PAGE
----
Other symptoms of anaphylaxis include:
swollen eyes, lips, hands and feet
feeling lightheaded or faint
narrowing of the airways, which can cause wheezing and breathing difficulties
abdominal pain, nausea and vomiting
collapse and unconsciousness
Anaphylaxis should always be treated as a medical emergency.
Dial 999 immediately and ask for an ambulance if you or someone else is experiencing anaphylaxis. Tell the operator about your (or their) symptoms.
Symptoms of urticaria
The main symptom of urticaria is a red, raised, itchy rash.
The rash is made up of raised marks in the skin, known as weals or hives. They're usually very itchy and range in size from a few millimetres to the size of a hand.
Individual weals usually fade after a few hours, but can be replaced by new ones elsewhere on the body. They may appear on just one part of the body or across a large part of it. The skin returns to normal as soon as the weal fades.
Pattern of symptoms
Most cases of urticaria are temporary (known as acute urticaria). The rash appears suddenly and is most severe after 8-12 hours, but usually goes away within 24 hours (although it can occasionally last for 48 hours).
The pattern of symptoms in long-term (chronic) urticaria can be unpredictable.
One small survey found that around half of people with chronic urticaria have outbreaks of symptoms that last for 6-12 weeks, followed by periods when their symptoms improve or disappear completely (remission).
Certain triggers such as stress or alcohol can make symptoms worse.
The same survey also found that 1 in 10 people had persistent symptoms of urticaria that lasted all year round.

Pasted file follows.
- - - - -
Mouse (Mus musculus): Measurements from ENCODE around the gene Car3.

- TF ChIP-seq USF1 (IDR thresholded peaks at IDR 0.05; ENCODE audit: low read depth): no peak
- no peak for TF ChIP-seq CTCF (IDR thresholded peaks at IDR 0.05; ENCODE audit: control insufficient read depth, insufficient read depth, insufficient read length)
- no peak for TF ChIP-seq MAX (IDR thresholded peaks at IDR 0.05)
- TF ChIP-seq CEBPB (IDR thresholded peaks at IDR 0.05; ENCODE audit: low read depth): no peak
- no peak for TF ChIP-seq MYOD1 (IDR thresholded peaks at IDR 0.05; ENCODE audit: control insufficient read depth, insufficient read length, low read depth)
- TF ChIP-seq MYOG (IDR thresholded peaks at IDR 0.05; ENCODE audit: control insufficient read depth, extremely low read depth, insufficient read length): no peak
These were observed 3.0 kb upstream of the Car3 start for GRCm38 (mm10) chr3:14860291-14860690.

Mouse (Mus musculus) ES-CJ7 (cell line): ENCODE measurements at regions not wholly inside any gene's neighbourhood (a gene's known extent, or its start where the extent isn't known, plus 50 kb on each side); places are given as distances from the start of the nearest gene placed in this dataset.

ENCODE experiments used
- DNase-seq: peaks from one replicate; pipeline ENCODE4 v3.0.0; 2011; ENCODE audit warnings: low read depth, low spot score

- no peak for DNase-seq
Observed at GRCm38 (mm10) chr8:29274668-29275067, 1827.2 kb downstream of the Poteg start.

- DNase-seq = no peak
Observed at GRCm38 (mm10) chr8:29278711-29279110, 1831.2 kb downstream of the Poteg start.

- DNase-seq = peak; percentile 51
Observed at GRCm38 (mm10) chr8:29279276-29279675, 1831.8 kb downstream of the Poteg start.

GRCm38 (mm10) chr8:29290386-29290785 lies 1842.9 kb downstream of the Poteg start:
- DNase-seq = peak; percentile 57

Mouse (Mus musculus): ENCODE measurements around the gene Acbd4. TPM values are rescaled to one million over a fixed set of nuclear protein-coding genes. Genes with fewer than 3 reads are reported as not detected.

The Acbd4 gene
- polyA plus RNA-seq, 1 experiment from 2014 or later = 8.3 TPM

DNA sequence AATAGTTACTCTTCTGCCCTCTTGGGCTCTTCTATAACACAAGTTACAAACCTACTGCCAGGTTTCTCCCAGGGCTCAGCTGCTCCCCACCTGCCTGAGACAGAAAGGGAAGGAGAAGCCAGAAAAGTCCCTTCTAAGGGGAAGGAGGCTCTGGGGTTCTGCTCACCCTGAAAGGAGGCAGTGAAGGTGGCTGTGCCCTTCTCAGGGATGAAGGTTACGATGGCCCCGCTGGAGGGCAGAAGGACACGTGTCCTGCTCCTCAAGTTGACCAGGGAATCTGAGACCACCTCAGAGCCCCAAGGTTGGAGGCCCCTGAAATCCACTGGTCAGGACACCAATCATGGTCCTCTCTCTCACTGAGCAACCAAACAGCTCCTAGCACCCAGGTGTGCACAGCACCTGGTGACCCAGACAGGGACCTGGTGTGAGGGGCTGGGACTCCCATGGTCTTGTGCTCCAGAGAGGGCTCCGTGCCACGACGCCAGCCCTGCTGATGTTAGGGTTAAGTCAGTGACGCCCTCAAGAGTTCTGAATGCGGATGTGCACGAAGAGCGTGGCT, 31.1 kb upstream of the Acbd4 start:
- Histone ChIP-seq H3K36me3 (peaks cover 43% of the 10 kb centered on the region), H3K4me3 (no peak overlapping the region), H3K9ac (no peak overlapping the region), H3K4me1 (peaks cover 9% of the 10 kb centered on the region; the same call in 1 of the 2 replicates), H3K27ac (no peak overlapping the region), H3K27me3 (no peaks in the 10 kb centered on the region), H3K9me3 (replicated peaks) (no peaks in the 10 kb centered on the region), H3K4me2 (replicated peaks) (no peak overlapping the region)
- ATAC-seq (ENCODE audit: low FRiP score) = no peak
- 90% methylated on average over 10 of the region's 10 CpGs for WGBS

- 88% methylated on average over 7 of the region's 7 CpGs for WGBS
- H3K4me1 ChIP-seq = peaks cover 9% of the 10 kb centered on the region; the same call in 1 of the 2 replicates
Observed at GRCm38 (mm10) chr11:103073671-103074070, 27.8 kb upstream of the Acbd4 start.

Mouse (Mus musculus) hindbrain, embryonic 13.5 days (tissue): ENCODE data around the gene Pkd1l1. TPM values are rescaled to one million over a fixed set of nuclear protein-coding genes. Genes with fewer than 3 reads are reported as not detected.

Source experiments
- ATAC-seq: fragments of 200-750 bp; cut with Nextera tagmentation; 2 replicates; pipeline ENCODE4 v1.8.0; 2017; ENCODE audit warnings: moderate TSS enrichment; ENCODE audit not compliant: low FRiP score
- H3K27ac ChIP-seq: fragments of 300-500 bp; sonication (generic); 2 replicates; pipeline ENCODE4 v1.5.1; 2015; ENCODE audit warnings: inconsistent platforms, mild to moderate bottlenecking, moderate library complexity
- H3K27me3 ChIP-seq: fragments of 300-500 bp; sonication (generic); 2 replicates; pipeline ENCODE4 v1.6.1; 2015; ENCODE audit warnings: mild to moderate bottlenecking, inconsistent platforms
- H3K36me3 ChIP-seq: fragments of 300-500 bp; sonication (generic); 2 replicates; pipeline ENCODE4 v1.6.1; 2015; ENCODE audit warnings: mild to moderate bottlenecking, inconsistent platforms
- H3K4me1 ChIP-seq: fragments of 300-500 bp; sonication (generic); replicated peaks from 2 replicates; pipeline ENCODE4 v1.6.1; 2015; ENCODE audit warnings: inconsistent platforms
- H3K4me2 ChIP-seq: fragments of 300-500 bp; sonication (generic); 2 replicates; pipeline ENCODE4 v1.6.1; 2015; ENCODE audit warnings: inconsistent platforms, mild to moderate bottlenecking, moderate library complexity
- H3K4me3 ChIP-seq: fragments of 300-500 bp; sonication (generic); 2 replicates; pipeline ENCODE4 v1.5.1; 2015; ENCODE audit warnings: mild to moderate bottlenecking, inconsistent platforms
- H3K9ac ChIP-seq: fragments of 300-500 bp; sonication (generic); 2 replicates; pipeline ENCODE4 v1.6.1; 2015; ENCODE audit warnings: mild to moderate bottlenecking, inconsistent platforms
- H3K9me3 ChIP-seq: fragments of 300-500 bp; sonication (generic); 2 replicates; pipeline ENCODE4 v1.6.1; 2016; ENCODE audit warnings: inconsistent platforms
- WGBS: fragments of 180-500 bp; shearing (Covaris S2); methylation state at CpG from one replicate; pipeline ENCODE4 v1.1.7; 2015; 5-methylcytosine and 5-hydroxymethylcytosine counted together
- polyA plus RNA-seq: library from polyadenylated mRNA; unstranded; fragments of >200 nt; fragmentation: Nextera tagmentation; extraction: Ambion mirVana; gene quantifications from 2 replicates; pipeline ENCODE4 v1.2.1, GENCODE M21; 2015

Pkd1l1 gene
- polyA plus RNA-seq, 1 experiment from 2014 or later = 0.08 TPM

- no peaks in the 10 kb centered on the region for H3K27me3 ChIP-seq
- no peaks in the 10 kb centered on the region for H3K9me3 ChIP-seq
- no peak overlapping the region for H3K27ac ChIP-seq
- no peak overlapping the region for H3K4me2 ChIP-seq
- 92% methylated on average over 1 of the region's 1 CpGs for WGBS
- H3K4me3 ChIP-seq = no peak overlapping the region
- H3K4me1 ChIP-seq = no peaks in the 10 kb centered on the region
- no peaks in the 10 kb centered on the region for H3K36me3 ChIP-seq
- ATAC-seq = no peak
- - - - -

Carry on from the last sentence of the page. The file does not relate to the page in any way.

Symptoms of chronic urticaria are often most troublesome in the evening, which can make falling asleep difficult.
When to seek medical advice
Visit your GP if your symptoms don't go away within 48 hours.
You should also contact your GP if your symptoms are severe, causing distress and disrupting daily activities.
You may need a short course of steroid tablets (oral corticosteroids) if other measures aren't able to control the symptoms.
Urticaria vasculitis is a rare type of urticaria that causes the blood vessels inside the skin to become inflamed.
In urticaria vasculitis, the weals last longer than 24 hours, they're more painful and can leave a bruise. If you have urticaria vasculitis, you may be referred to a skin specialist (dermatologist).
Causes of urticaria
Urticaria occurs when histamine and other chemicals are released from under the skin's surface, causing the tissues to swell.
The triggers of short-term (acute) urticaria are unknown in around half of all cases.
Recognised triggers include:
a food allergy to foods such as peanuts, shellfish, eggs and cheese
an allergic reaction to environmental factors such as pollen, dust mites or chemicals
an allergic reaction to latex, which can be a common problem in healthcare workers
infections, which can range from relatively trivial, such as a cold, to very serious, such as HIV
insect bites and stings
certain medications that can cause urticaria as a side effect, including antibiotics, non-steroidal anti-inflammatory drugs (NSAIDs) and aspirin
physical triggers, such as pressure to the skin, changes in temperature, sunlight, exercise or water
Long-term (chronic) urticaria may occur when the body's immune system attacks its own tissues. This is known as an autoimmune reaction.
Antibodies (proteins that usually fight bacteria and viruses) then trigger the release of histamine, resulting in urticaria.
About a third to half of all chronic cases of urticaria are thought to be autoimmune related.
It's not known why autoimmune urticaria develops, although it can sometimes occur in combination with other autoimmune conditions, such as:
rheumatoid arthritis – when the immune system attacks the joints
lupus – when the immune system attacks the joints and skin, and people usually feel tired all the time
Chronic urticaria can also be linked to other chronic illnesses and infections, such as viral hepatitis (liver infection), intestinal parasites, an underactive thyroid gland (hypothyroidism) or an overactive thyroid gland (hyperthyroidism).
Chronic urticaria tends to come and go. Many people find that certain things make it reappear or make existing symptoms worse. Triggers include:
prolonged pressure on the skin – this can happen by wearing tight clothing